No time to mope and mop! Why ‘Happy!’ makes us happyBased on the deranged comic book series by Grant Morrison and Darick Robertson, the Syfy series Happy! is a show that continues to make us happy. S2 is currently airing, we loved the show during its original run and have recently rewatched it to boil down exactly what it is that makes Happy! so damn loveable. Here are five reasons the show is such a standout.
Brian Taylor’s batshit vision brings the show to life
You’re likely more familiar with Brian Taylor from his work with Mark Neveldine in the truly bananas action masterpiece Crank: Jason Statham (The Fate of the Furious) basically plays a human battery on a mission to recharge himself in increasingly dangerous and dumb ways. Crank proved the two are dynamite when they work together. However, Happy! proves Taylor is more than capable of carrying his own project without Neveline and with just as much dark humor and ridiculous pizazz.
In fact, what makes this show so unique is Taylor’s striking, fun, and interesting visuals that compliment the gritty and serious tone in the most bizarre way. Where else are you going to find a show that opens with the protagonist literally dancing his blown-out brains across a room after shooting himself in the head? Nowhere, that’s where.
Nick Sax is a unique antihero
Speaking of which, Christopher Meloni’s down-on-his-luck lead detective is one of the most exciting antiheroes seen on TV in recent years. The character’s portrayal in the show proves that in the right context and environment, even the most broken and miserable person can provide the funniest and most cynical moments.
Sax is comparible to an iconic antihero like Deadpool: both are likeable and relatable, yet harbor questionable morals. And we still cheer for them in spite of whatever fucked-up behavior they display.
It’s ostensibly a buddy-cop story – with a unique twist
As they work together to find and save Hailey, Sax and imaginary unicorn friend Happy (Patton Oswalt) are a strange reimagining of the classic buddy-cop trope. Sure, Happy isn’t rocking a badge or a uniform, but he’s still aiding in the investigation – and is satisfyingly the sunshine opposite of Sax’s downtrodden cynic.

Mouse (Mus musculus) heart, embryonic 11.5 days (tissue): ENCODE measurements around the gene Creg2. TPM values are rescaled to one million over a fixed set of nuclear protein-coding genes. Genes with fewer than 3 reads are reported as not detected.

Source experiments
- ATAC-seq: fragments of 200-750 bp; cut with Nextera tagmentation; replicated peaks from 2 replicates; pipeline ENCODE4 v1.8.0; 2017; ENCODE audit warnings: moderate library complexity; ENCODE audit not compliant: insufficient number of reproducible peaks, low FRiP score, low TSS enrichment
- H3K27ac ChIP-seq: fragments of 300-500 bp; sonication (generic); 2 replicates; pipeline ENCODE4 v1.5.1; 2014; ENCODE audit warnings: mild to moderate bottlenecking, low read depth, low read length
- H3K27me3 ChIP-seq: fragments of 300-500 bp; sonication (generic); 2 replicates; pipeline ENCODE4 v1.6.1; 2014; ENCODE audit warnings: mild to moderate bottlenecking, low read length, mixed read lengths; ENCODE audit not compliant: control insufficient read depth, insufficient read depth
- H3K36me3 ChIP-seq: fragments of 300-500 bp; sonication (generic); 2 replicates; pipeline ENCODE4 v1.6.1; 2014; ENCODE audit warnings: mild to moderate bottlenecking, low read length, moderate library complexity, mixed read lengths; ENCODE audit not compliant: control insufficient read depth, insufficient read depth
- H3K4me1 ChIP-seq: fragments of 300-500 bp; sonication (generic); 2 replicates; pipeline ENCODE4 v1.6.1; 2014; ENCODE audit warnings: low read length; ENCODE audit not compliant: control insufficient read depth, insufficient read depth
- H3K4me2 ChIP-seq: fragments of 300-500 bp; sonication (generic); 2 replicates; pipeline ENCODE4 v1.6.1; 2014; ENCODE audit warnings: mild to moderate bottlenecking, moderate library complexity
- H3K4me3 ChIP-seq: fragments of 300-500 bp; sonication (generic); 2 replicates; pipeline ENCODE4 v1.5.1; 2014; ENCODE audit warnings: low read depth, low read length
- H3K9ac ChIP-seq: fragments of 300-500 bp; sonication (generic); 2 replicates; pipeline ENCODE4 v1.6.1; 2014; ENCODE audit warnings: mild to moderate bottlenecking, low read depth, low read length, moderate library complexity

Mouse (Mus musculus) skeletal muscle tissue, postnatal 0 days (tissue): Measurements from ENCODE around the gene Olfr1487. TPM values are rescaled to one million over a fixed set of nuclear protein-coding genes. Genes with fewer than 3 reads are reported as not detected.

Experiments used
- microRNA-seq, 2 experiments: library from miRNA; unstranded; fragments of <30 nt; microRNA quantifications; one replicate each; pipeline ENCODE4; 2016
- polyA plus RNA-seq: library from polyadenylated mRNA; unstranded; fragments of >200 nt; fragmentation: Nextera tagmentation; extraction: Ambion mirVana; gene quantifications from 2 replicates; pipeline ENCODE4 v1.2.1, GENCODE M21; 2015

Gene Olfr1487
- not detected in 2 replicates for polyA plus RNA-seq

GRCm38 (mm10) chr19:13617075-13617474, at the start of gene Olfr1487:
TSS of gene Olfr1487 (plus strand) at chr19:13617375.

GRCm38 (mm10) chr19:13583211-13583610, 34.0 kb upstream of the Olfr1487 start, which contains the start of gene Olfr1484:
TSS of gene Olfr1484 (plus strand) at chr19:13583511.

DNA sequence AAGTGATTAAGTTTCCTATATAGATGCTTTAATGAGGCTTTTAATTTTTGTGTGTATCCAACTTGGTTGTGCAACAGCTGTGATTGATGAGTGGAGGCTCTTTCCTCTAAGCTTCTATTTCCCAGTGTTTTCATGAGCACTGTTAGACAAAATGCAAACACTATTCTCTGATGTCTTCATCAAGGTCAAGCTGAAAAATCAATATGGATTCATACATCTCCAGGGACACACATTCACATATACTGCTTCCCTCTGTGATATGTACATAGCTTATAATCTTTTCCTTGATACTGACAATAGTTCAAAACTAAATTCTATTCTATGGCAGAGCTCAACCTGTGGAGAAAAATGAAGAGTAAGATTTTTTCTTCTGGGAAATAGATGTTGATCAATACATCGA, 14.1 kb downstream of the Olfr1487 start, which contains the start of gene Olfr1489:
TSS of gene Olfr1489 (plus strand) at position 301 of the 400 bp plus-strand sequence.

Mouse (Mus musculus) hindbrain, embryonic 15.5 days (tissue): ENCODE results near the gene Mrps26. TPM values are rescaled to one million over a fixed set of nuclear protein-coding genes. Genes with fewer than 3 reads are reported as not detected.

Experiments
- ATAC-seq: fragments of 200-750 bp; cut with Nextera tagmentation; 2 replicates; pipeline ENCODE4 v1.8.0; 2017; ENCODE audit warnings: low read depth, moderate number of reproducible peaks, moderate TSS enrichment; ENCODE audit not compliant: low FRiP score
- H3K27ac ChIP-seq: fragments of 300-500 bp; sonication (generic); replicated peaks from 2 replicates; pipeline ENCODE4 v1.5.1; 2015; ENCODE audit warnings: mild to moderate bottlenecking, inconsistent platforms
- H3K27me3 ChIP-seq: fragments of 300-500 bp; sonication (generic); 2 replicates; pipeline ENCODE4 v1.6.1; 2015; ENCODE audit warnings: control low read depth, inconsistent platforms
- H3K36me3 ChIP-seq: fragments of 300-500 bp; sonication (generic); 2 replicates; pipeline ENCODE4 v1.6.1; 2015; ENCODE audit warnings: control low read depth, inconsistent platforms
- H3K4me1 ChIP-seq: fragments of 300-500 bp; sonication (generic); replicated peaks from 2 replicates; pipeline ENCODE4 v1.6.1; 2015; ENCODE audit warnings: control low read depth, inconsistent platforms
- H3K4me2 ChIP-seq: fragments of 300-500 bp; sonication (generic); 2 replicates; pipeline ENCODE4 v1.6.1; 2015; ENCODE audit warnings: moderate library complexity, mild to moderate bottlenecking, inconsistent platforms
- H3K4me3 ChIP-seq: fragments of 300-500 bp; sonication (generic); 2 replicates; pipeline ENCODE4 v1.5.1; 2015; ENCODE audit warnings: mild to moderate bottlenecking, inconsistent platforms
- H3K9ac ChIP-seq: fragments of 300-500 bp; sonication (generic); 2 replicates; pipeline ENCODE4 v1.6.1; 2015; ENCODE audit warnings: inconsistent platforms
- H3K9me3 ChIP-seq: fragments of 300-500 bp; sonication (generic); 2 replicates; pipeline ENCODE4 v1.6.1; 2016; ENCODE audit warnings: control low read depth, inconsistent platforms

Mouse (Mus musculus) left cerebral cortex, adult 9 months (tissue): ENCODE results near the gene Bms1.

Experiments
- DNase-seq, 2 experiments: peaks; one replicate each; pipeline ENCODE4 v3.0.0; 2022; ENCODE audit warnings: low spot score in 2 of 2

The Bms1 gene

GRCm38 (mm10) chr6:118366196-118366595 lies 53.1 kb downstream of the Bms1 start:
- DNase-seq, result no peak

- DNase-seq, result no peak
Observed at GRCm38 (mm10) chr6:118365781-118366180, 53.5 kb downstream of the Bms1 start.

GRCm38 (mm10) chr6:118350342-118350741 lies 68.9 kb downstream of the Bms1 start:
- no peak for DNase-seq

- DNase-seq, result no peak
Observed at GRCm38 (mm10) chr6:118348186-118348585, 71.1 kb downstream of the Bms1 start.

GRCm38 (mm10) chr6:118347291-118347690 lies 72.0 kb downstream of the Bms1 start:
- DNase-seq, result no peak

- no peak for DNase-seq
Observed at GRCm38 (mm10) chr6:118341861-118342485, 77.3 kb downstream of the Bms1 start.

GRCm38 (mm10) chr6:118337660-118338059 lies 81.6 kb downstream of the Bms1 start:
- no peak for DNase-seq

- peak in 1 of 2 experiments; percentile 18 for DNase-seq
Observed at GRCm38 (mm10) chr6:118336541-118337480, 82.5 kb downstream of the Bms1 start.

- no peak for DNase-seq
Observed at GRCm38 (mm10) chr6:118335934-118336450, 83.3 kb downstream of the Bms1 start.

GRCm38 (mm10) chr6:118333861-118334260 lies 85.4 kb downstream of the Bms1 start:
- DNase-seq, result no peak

The pair is essentially the Riggs and Murtaugh of dark comic book TV adaptations, if Danny Glover’s (The Royal Tenenbaums) character had been an animated creature instead of a human being. As with all great buddy-cop unions, Sax learns some lessons from Happy about how people can actually have some good in them.
Happy’s infallible optimism is something the world needs right now
When he’s first introduced in the show, Happy comes across like a more irritable version of Donkey (Eddie Murphy) from Shrek with Oswalt’s nasal, whiny voice empathizing how annoying Happy really is. However, that’s partly because we first meet the character through the perspective of a man hopped up on pain meds who just drove a bullet through his skull. We’d be pissed off and confused too.
As the show progresses, Happy’s open-eyed wonderment to the dark, cruel world offers a sweet dose of optimism that has its own unique strength. Though his innocence is slowly corrupted and his worldview challenged, Happy manages to remain fairly upbeat despite the horrors and struggles he encounters. There’s something incredibly powerful about seeing such a character on TV, even if he is an animated imaginary unicorn.
That contrast between the two worlds is exquisite
The adorable imaginary unicorn is more the annoying foil to Sax’s hardboiled detective in order to provide contrast. When his wide-eyed wonder turns to horror, this only makes the loss of Happy’s innocence all the sadder.
The collision between Sax’s grimy, gritty life and the all-singing, all-dancing mirth of Happy’s unites two radically different tones and perspectives in a way that makes it standout from some of the recent R-rated and subversive comic book adaptations we’ve seen on the big and small screens lately like Preacher, Deadpool, and Logan. In this way, Happy! offers a bombastic slice of pure anarchy, in which childhood innocence brings dazzle to darkness and heartbreak threatens to consume even the purest of souls.